Open Ed is not a one-time project. It’s a lifestyle. I’m still rather new to this lifestyle, but I can already tell it is something that will be an ongoing part of my work life. In my last post, I stated that I am trying un-grading this semester. I’m reflecting in this post about how it’s going so far.
What are the results so far?
I have observed several changes this semester that I am most thrilled about:
- No one has dropped from any of my courses by mid-semester. (If you are thinking about retention, you know this one is huge!)
- Students are showing up to class ready to learn.
- Students in German 101 are showing more proficiency in speaking and understanding the language than I have seen by this point in any previous semester.
- My students haven’t had to purchase a book for any of my courses this semester, and I am using open educational resources or those that are at no additional cost to students. Thus, they have saved thousands of dollars collectively this semester, and they all have access to all the materials we use in the courses. (I hope this also means they are able to buy food and pay their rent and other bills, but none have told me this yet. Curious? See Sara Goldrick-Rab’s book, Paying the Price: College Costs, Financial Aid, and the Betrayal of the American Dream.
Why Open and Un-grading?
When I set out to research what had been done already in Open Ed, I discovered that Open Pedagogy and Critical Digital Pedagogy are also closely linked. I have been inspired by my colleagues who, like me, are following their dreams of higher education being intertwined in social justice. These colleagues are innovative staff and faculty working on the same campus where I teach (Keene State College), or on other campuses in the state system (University System of New Hampshire). They are also all over the U.S. and around the world. All of these innovators inspire me and help me know that I belong to and am helping shape a community that makes empathy for our students a top priority. As a community, we are thinking especially of those who too often have to choose between buying a textbook and paying rent, going to the doctor, or having a meal. As Sean Michael Morris and Jessie Stommel have pointed out, “the work of pedagogues is necessarily political, subjective, and humane.” Right on!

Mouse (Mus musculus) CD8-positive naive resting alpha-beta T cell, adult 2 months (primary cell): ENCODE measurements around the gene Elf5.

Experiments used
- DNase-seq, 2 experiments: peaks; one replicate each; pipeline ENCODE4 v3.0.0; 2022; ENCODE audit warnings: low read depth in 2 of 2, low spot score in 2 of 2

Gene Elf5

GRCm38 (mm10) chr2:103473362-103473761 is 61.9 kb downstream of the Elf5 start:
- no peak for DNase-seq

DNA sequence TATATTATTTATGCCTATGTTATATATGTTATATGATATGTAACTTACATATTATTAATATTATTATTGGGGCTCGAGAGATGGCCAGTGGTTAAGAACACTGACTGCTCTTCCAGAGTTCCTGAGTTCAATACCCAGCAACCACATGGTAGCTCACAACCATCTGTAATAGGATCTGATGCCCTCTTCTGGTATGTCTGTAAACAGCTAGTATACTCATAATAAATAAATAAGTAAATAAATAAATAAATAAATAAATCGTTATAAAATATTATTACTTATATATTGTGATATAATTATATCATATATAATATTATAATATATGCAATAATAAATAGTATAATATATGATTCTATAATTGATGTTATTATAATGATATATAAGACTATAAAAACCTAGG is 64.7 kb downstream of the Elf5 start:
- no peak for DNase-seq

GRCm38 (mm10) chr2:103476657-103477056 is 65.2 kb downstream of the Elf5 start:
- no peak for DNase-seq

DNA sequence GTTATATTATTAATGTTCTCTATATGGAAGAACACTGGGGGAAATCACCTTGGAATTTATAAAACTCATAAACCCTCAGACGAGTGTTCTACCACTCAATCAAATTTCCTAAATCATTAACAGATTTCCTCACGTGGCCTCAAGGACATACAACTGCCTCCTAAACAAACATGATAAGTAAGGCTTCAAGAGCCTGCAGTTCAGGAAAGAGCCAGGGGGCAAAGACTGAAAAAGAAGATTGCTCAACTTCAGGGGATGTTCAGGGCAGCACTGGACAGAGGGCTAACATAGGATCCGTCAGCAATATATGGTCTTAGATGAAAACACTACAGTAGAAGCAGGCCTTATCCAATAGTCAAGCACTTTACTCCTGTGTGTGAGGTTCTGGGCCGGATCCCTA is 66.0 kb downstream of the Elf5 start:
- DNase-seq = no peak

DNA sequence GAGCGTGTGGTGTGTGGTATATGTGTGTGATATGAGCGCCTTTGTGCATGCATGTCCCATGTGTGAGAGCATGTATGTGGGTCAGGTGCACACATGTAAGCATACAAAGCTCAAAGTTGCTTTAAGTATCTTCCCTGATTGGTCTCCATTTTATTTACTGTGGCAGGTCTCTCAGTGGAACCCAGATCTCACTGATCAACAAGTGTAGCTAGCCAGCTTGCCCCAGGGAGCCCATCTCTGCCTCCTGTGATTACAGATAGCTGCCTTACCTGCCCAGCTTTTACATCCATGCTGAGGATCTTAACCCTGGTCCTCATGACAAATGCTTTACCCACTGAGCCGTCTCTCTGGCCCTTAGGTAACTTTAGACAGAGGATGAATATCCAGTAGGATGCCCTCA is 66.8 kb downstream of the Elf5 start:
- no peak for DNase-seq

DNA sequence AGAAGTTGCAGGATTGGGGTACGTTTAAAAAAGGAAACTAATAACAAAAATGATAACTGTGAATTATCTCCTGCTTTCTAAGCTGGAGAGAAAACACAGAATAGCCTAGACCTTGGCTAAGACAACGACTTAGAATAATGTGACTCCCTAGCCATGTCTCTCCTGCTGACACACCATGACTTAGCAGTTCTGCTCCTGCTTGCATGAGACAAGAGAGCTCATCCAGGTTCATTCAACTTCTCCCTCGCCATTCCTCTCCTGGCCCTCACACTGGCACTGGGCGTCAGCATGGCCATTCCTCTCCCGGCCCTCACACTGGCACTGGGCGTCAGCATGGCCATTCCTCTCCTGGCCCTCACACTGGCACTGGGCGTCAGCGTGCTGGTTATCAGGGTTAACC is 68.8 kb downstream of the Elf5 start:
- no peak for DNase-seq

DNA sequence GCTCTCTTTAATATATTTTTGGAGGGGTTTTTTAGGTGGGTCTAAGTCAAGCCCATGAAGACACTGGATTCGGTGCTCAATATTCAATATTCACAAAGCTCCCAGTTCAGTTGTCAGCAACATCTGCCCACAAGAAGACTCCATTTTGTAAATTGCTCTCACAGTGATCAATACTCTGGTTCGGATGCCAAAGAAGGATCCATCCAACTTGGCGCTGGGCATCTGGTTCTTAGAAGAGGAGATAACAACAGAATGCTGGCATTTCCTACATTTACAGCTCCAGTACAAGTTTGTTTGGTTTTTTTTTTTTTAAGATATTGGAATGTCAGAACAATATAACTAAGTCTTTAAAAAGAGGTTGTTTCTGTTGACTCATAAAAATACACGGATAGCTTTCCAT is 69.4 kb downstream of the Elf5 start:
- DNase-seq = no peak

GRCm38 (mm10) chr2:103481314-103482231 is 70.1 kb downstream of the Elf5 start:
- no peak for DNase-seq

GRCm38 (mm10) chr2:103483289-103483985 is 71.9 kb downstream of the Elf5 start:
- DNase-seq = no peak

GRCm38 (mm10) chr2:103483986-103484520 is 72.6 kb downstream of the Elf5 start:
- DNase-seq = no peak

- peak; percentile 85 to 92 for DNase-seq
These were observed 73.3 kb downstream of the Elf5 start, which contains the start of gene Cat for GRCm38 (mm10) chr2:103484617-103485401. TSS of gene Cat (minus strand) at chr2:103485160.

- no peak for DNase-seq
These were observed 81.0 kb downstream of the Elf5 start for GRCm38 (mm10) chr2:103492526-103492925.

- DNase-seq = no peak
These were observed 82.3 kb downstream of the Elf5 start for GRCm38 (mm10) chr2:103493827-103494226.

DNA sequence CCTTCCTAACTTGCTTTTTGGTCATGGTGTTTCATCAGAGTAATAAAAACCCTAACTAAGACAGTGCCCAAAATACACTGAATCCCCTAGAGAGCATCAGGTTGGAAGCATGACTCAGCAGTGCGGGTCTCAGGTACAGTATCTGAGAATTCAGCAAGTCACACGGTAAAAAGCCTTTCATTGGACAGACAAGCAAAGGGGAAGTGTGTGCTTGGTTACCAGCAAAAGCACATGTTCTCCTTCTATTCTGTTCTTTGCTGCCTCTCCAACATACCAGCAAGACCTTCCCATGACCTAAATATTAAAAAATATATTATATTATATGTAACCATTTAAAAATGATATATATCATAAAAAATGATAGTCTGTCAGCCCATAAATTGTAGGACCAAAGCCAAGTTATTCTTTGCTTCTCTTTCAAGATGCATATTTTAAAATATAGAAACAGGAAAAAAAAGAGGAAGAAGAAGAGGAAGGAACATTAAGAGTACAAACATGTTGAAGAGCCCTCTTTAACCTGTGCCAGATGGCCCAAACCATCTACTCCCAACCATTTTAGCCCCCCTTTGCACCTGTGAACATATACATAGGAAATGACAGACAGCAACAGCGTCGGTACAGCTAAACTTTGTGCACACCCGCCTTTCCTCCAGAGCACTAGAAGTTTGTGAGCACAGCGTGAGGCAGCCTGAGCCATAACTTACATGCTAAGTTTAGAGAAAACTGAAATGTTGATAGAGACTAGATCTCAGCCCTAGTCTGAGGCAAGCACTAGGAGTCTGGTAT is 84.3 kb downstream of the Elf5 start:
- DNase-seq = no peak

What do the students have to say?
I’ve had the opportunity to talk with multiple students in my classes about how this practice is impacting them now that they’ve had time to see my methods in action. Even these conversations have been transformative for me.
I talk often with my students about my desire to foster agency in them, and by that I mean encouraging them to be empowered through their education. One of my values is that education is one thing that cannot be taken away from a person, no matter how tough things get in life. My background in studying the Renaissance humanists like Erasmus and those who fought for better access to education in the Civil Rights Movement — both central parts of my graduate work for my M.A. in History — can’t help but arise in my mind when I think about some powerful institutions deliberately holding people back from education so as to keep them from challenging the status quo. Paulo Friere also comes to mind.
In part of fostering agency in my students, I tell them that I’d like to meet with them individually early in the semester. These meetings can be for consultations about their submitted work, for planning larger research projects, or just to check in. I do this as an invitation, but tell them to reach out to me when they are ready. Most of my students have scheduled meetings with me already — many more than in previous semesters by mid-semester.
Some have chosen my B-contract plan, but also plan to go above and beyond and do a research project. This plan is the route to an A in all my classes this semester. Some have decided that the B is enough for them, and I respect that. I still provide opportunities for every student to advance forward, to grow in their educational time with me. What they do with that opportunity, I tell them, is up to them.
A few students who I’ll keep anonymous told me that they were not sure what to do with the B-contract plan or the self-assessments I assigned. For some students, it was about independence; they felt more motivated by knowing that it was up to them to keep track as to whether they were completing the assigned work. On the other hand, some students wanted more direction from me; they wanted to know what I expected of them, what I wanted to see in their work, so that they could know how they could earn a good grade. I reminded them that I am resisting that model of teaching. I pointed them to my un-grading philosophy statement and the grading proposal (their set of goals, really) that they wrote and submitted to me. These students responded positively, and I think I noticed some tension relax away. One student even told me: “I’m not sure why I’m not excessively stressed out by now, like I usually am. I figured I must be missing something.”
You’re not missing anything. It’s really your decision to do the work and achieve your goals.
Are you also exploring Open Pedagogy right now? Please leave a comment about it. I’d love to hear how it’s going so far.